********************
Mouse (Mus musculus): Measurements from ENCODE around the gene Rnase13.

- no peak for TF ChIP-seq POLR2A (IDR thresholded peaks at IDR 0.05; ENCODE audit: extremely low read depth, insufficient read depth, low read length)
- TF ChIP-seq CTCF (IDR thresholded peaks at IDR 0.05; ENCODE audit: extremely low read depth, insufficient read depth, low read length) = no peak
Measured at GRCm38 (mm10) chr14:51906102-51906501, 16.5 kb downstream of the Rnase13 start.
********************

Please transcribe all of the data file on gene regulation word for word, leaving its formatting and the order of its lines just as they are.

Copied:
Mouse (Mus musculus): Measurements from ENCODE around the gene Rnase13.

- no peak for TF ChIP-seq POLR2A (IDR thresholded peaks at IDR 0.05; ENCODE audit: extremely low read depth, insufficient read depth, low read length)
- TF ChIP-seq CTCF (IDR thresholded peaks at IDR 0.05; ENCODE audit: extremely low read depth, insufficient read depth, low read length) = no peak
Measured at GRCm38 (mm10) chr14:51906102-51906501, 16.5 kb downstream of the Rnase13 start.